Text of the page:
Why UDL is essential in the post-pandemic learning environment



The shock is over, sadness comes and goes, and the stretch waistband pants become a mainstay. As the impact of the COVID-19 pandemic lingers, it may be time to settle into an educational environment that will be more online than previously imagined.

Related Content: 10 Ways To Stay Connected When You’re Remote

Universal Design for Learning (UDL) may offer a unique goal or path to some semblance of normalcy in this anomalous time.

UDL comes from an educational framework first conceptualized in architecture with universal design – creating spaces accessible to all – and the challenges of special education, where student-based learning and teaching ” medium ”were not effective.

In this pandemic, nothing in learning is average. Especially for business training and certifications. A framework that takes into account the great differences in human behavior and teaches every student is more essential than ever. UDL provides a framework to reach every student through online teaching using neuroscience for learning and following the 3 main principles of engagement, representation, action and expression.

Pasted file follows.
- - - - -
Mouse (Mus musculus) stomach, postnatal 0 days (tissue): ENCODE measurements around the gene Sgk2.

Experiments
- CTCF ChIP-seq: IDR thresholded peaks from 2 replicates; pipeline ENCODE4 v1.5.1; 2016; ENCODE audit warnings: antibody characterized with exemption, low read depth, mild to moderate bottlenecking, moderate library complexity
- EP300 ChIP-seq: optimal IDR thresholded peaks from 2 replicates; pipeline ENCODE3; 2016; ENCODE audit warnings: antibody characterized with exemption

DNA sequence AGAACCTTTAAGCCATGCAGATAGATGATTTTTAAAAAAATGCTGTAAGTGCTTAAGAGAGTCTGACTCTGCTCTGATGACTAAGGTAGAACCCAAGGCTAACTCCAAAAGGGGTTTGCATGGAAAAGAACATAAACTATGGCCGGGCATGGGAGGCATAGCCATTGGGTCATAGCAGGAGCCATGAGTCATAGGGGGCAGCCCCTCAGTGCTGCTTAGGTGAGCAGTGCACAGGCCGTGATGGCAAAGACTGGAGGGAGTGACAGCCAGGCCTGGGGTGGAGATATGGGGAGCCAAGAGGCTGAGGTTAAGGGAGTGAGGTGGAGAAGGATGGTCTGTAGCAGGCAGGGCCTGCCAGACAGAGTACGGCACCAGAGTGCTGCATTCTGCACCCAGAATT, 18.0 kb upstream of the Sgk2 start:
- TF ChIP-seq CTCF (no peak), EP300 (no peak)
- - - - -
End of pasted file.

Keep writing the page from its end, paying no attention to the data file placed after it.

The first step for educators looking to transition to online training and effectively teach all students is to start with the concept of engagement. There are a number of ways people can start teaching and learning online. But it’s critical to start by tackling the anxiety and destabilization that results from training center closures and the loss of the in-person and community connections they create.

If we don’t all leave room for sadness and acknowledge the anxiety and frustration of this new normal, students and teachers will find it difficult to embrace and explore the potential of a new world of online and digital learning. .

The following strategies for engaging learners are based on the principles of the CDU. This commitment is essential before teaching content: